Friday, February 17, 2012

Living History

Today as you go about your tasks, you are living history. Today is Tomorrow’s history and next Century’s ancient history. Perhaps if you are caught up in a momentous event today, you may become a footnote in history. There is a methodology for historical analysis called the new social history which attempts to view history through the eyes and sensations of ordinary people. Their primary criticism of traditional historical methods is that they focus too often on “great leaders and grand events” while time and living continue onward outside the elevated activity or person. They may be correct (in fact, they are correct), but scribes and journalists record the monumental movements of societies and rarely chronicle the mundane or ordinary. Thus a history of the common people and their reactions to disruptive occurrences is difficult to define and describe.

As an activist for restoring the United States to some semblance of its constitutional roots, each of you plays an important role in the eventual outcome. Your contributions will probably go unheeded when the history of the movement is written. Your individual efforts may attract others to the cause. Your consistent work for liberty may inspire others. Your thoughtful reasoning may help others conclude that liberty is a worthy goal. Your persistence may inspire others to never give up, and your passion may inflame others to act quickly rather than linger. Chances are you will not merit a footnote when the history of the rebuilding of the nation is assembled for future generations. You will, however, carry your tiny piece of the restoration history in your heart as you are lowered to your final earthly resting place. You may not be IN the history, but you will be a significant force OF the history.

As you are reading this, something is happening somewhere on the planet or in space that will be considered to be historically significant. Odds are you will not be involved in that event, but your place in history has been confirmed because you are at this moment reading this column. In other words, people who have no care or concerns about the nature of our relationship with the government do not read these words. They watch “American Idol,” they bowl 4 nights per week, and they rarely think about how their inattention affects their lives…..for good or ill. Your historical contribution at this moment is to read this because you understand that my primary objective is to teach and inform about the value of individual liberty and constitutional government. There are others who are better teachers than I am, and many who have more information than I do. I understand that this column is not your sole source, and I would be dismayed if it were.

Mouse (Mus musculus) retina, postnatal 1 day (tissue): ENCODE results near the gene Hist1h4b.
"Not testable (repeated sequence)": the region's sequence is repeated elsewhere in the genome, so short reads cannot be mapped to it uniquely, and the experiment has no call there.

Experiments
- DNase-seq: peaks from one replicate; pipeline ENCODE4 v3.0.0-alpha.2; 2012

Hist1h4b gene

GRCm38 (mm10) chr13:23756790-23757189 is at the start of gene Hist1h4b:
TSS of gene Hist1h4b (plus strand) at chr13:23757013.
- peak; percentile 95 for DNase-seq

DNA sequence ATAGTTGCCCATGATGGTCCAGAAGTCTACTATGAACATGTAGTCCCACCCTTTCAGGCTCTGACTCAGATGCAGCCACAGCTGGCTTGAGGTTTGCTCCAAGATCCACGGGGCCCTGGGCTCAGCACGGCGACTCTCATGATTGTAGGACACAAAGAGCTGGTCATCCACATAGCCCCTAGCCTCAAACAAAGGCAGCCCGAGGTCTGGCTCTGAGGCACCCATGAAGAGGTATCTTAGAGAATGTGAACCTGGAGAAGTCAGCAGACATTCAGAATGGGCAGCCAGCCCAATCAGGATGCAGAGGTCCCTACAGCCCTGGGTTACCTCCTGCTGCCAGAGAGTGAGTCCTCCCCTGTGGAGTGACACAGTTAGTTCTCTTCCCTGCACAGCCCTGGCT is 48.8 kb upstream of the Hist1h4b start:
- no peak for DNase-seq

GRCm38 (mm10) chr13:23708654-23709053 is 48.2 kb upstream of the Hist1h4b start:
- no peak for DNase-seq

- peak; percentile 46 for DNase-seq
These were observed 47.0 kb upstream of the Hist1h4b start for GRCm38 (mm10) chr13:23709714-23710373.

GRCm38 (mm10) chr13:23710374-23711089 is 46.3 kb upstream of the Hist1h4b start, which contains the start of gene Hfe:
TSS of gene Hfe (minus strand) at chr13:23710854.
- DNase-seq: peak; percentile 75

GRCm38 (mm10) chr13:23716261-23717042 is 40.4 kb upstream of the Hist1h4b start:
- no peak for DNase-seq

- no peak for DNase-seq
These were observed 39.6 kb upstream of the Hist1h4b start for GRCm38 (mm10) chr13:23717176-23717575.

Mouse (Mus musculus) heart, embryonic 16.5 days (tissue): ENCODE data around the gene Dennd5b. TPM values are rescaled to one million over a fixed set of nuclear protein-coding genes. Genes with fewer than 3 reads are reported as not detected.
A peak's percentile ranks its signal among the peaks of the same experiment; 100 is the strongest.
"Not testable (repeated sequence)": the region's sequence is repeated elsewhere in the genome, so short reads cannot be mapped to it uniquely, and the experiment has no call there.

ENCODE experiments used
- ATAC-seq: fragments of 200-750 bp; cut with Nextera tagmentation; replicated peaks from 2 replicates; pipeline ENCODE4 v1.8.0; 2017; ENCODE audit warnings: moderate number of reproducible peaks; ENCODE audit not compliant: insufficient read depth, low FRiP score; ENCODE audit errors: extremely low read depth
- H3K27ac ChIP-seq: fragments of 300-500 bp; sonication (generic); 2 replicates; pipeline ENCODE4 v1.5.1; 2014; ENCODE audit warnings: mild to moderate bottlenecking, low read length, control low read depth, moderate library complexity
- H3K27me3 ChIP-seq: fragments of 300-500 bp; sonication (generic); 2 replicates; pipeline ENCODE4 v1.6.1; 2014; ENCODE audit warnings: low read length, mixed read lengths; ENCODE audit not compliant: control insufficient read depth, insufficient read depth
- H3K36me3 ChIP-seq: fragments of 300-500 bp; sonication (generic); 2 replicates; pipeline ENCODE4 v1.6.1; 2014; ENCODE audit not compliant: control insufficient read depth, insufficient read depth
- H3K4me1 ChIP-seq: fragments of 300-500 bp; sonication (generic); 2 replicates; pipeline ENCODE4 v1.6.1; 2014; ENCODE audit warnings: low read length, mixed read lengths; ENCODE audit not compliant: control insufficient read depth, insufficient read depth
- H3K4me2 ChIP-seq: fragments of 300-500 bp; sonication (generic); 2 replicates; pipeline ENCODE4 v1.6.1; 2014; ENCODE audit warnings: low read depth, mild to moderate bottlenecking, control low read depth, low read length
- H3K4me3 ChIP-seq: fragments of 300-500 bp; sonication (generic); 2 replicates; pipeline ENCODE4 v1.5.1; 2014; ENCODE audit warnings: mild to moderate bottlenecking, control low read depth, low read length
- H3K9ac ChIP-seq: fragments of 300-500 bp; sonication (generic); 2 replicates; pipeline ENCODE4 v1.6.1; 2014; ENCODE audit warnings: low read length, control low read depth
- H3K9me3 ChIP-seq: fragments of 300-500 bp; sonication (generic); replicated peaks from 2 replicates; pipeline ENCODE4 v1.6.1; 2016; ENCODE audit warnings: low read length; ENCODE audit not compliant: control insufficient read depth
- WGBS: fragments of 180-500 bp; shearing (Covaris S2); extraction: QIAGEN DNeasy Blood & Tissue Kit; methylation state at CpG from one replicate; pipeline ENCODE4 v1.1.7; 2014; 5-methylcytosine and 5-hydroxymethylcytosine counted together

Living history can be more important than being history. I’ve been reading a narrative history about George Washington who, as you probably know, lost more battles than he won during the Revolutionary War. The real heroes were those nameless, faceless members of the Continental Army who honored their commitments and endured amazing deprivations during the war. Traitorous Benedict Arnold, egoist Charles Lee, pompous Horatio Gates and dandy Alexander Hamilton have all been written about in histories, but not too many of the grunts…..the people who did the heavy lifting….have been identified or lauded. Yet it was their perseverance and commitment to liberty that drove them to endure the constant retreating, near starvation and abysmal lack of proper clothing and equipment. We do not know who many of them were, and large numbers of them perished throughout the campaign from enemy fire, disease and frostbite. They made the history. They lived the historic moments that we read about while sitting in the comfort of our easy chairs. They are little noted. They are not lauded or celebrated, but their contributions to our liberty were huge.

As our battle to restore our Republic and its protection of our liberties moves forward, we will benefit by recalling those anonymous warriors of some 235 years ago who believed that independence and freedom were worth the suffering they endured. We should honor the unknown or forgotten soldiers by laboring in honor of their memories for a renewal of their dreams. The history of this movement may feature some “leaders” whom we’ve never met, but each of us can live the history by never faltering. We must carry on living history so that the dreams of the Founders’ and Framers’ will live. That is the least we owe that ragged band of faithful Continentals. We must live the history.


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